By NEIL RIDDELL
LAST minute negotiations are to take place to bring the cost of the new Mid Yell Junior High School back under budget after the preferred bidder’s tender to design and build the school came in substantially over the £8.5m allocated to the project.
The project team will spend the remainder of the winter in discussions with the company, the council’s education department and the Yell community to try to identify over £1m in savings from the existing design.
Around £1.5m has been spent to date on getting the site prepared and covering the cost of architects’ fees and planning applications, but the project team has been told that they have to build the school within their fixed budget.
It means the local authority only has around £7m to actually build the school, with work due to start in March or April to take advantage of the summer weather, but council sources suggested that the tender had come in up to 25 per cent over the allocated budget.
The SIC is hoping to announce the award of the contract early next week, with a large Scandinavian firm understood to be the preferred choice.
The preparatory work, including levelling the site, was offered as a separate contract and has largely been carried out by the council’s roads department and local civil engineering firm MK Leslie. Project manager Andrew Lyall said that stage of the work was on schedule to be completed before Christmas or shortly after.
The project team has opted for an ECI (early contractor involvement) contract and will now ask the chosen contractor to give suggestions on where money can be saved without having a detrimental impact on the standard of education provided to North Isles children.
Mr Lyall said: “We’re going to sit down and do the costs – there isn’t a total cost on the table as such, there’s still quite a bit of work to be done with the contractor. I’m fairly confident that we can work together with education, the contractor and we think we can deliver a school for the budget that we have.”
SIC head of schools Helen Budge said there were “many different aspects” within the price which could be looked at without diminishing the quality of education. She said: “I have every confidence that we will be able to do so, without any effect on the educational provision. We will ensure that we still provide a good quality building for the children of Yell.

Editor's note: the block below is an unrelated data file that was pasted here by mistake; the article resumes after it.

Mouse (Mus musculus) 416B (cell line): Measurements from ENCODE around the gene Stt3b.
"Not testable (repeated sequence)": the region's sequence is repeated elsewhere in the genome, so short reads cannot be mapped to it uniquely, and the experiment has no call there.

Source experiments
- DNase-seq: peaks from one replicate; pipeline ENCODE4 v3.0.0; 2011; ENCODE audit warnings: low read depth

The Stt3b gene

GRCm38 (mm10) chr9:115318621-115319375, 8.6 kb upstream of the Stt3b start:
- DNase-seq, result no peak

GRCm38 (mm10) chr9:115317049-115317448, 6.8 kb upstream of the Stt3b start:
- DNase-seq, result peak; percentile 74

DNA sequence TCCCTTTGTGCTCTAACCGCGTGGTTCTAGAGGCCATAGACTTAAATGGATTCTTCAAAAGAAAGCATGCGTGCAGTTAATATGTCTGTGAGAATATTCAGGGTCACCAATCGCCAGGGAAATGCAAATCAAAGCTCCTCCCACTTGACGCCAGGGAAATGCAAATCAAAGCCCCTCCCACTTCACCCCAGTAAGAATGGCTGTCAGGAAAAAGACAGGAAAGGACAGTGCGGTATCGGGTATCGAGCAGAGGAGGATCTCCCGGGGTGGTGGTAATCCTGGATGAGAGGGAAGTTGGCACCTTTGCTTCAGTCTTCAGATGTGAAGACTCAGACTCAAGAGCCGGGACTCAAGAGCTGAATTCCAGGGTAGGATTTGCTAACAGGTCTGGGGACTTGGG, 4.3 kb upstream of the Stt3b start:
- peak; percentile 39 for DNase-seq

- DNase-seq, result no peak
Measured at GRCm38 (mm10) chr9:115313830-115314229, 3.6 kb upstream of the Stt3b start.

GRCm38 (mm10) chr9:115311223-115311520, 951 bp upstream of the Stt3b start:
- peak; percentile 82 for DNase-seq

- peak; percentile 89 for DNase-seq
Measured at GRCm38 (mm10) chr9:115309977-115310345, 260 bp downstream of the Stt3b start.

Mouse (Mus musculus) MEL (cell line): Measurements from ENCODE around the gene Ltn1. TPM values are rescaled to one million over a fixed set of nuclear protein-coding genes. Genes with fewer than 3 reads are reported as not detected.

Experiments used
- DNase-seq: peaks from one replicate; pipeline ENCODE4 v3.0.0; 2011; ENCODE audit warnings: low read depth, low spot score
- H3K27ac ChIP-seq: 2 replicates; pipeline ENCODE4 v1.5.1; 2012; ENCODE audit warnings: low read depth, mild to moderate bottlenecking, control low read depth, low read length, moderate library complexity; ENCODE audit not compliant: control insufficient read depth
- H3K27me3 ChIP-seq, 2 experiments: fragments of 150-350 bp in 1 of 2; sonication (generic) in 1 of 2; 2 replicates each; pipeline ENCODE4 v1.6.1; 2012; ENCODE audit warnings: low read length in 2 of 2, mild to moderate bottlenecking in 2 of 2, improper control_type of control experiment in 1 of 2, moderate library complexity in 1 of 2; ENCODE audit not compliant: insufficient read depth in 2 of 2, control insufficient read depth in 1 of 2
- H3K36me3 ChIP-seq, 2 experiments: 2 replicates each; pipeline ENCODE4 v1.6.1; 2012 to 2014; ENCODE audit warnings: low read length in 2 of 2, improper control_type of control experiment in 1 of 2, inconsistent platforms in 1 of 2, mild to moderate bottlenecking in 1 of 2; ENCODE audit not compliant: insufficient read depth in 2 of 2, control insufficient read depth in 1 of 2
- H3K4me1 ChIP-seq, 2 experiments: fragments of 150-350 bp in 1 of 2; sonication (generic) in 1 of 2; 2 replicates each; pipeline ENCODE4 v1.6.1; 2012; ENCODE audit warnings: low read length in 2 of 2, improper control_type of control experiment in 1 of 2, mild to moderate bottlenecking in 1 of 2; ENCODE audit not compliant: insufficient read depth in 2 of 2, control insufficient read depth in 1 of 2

“The types of areas we are looking at [include] the materials that the building would be built with, and we’re looking at the area [where it will be built] as well. This is to be looked at very much with the school staff and the pupils and we’re certainly going to speak to the community of Yell as well.”
It is still hoped that the new school will be completed and ready to open in time for the start of the 2010-11 term in 20 months’ time.
Mr Lyall said the intention was to have the building wind and watertight by next winter, with the bulk of the work completed in order that a switchover from old to new can take place during the six week holiday break in the summer of 2010.
The budget for the school was initially set at £9.8m before head of the council’s capital programme service Chris Medley told councillors last year that the project costs were “out of control”. It was initially recommended that the budget be slashed to around £7m but members opted to set a compromise cost of £8.5m.
Among possible ways of cutting costs are re-examining some of the more innovative features of the building, such as the grass roof and exterior larch cladding. Councillors have previously expressed concern at the additional cost of the grass roof, which is estimated to cost £100,000 more than an ordinary one.
North Isles councillor Robert Henderson said a meeting with the project team was scheduled for 15th December and, though he was concerned about the prospect of any corners having to be cut, he did not want to make any comment until he had spoken to the team in detail.
Fellow councillor for the area Laura Baisley said she was “optimistic” all the interested parties could get around the table and find a solution.
She said: “I know this was done before with the project, so I hope it won’t lead to too many cuts. The longer-serving teachers have been looking forward to working in better conditions and any setback would be demoralising to say the least but they’re a pretty steadfast lot. We have to be optimistic that they can sort it out.”
The need for a new school in Yell has been recognised for the best part of two decades, with around one fifth of the existing buildings consisting of temporary wooden huts.
Head teacher Mark Lawson was away on a course yesterday but a school spokeswoman said: “Mid Yell Junior High School will continue to work with all parties to ensure we have good provision in Yell.”